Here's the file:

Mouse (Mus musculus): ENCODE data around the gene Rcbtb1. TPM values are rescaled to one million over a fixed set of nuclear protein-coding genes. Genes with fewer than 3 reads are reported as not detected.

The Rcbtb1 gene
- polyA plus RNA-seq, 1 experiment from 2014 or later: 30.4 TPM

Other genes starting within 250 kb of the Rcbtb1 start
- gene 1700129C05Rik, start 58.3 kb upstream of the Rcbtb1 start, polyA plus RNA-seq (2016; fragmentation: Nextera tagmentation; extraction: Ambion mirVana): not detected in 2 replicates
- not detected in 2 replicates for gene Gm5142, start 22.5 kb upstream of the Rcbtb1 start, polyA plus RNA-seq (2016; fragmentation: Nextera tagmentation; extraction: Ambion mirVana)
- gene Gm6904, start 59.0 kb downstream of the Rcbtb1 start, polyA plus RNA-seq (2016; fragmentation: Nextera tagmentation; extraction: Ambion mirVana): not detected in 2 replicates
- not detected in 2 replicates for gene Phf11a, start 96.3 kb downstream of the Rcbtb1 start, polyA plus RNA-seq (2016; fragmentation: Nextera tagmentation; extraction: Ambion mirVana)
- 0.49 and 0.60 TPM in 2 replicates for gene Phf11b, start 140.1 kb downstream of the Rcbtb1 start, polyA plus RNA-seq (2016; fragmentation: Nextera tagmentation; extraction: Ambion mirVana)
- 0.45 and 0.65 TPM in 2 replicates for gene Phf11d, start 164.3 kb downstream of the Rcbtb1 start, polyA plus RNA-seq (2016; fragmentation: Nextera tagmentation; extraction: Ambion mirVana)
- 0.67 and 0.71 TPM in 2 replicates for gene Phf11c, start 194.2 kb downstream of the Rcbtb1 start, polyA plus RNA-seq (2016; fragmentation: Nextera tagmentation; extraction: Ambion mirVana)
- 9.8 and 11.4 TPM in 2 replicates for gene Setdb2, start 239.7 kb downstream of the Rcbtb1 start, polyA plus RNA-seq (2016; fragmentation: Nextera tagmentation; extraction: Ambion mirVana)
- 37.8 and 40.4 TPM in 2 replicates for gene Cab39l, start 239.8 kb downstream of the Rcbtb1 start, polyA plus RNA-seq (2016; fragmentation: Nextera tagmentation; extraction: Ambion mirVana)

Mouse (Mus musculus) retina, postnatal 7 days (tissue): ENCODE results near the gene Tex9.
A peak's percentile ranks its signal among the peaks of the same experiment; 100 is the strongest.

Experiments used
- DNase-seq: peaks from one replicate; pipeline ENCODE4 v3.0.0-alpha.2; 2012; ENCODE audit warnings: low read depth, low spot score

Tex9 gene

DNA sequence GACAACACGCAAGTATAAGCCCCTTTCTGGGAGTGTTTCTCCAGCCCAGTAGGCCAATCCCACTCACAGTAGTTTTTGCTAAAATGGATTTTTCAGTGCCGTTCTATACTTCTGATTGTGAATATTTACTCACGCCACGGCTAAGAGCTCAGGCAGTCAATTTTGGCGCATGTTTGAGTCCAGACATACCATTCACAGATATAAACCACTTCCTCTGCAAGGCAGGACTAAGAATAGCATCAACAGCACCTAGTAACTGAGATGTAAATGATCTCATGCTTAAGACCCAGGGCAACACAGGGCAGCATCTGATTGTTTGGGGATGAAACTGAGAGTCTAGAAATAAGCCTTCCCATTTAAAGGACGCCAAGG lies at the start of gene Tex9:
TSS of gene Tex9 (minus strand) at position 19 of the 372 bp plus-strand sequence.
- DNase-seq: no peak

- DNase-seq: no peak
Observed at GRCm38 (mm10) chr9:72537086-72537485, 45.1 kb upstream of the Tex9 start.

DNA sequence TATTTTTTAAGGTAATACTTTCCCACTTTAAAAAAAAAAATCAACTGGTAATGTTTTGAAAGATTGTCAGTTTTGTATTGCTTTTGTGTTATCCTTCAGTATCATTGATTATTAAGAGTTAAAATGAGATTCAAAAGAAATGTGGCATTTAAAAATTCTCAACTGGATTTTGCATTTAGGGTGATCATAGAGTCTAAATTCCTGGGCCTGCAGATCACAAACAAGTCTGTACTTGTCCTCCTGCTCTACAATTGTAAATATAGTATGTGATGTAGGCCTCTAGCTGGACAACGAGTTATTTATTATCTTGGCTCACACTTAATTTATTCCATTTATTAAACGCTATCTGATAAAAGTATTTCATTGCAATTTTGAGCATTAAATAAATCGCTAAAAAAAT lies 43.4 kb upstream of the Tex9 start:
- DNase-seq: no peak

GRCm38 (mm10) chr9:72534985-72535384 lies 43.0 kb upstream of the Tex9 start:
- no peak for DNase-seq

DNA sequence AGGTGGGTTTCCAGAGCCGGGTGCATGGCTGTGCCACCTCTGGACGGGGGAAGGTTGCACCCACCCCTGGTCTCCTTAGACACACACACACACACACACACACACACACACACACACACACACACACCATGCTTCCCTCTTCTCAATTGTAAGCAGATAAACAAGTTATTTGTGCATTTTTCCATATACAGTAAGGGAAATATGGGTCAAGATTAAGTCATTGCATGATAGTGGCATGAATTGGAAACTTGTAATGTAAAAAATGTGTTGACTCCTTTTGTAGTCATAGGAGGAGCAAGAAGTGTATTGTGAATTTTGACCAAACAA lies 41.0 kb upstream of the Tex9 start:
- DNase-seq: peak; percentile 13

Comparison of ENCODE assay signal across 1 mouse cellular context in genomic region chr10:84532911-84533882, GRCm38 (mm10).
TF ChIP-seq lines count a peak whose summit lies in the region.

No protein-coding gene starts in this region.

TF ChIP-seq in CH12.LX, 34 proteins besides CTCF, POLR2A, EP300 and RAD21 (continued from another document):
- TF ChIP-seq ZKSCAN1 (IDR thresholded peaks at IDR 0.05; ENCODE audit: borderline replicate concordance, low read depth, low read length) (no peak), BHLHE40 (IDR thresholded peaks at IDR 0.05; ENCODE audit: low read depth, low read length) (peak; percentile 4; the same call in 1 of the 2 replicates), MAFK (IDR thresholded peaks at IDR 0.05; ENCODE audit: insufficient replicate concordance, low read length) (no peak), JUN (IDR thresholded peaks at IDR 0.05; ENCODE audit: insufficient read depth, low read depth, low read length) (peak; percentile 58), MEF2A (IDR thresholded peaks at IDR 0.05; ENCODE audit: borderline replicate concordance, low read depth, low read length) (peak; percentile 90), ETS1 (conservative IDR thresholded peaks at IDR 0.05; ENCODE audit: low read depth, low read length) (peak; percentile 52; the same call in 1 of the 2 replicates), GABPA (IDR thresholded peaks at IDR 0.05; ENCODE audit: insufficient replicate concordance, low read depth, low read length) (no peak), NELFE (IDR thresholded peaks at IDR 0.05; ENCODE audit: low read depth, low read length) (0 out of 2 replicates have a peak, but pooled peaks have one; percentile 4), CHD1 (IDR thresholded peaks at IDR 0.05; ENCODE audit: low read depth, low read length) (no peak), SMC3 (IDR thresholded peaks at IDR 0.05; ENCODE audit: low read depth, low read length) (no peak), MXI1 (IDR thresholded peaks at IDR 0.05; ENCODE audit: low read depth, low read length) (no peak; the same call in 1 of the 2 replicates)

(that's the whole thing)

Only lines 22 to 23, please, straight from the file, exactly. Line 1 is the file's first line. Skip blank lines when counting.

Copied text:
- DNase-seq: no peak
Observed at GRCm38 (mm10) chr9:72537086-72537485, 45.1 kb upstream of the Tex9 start.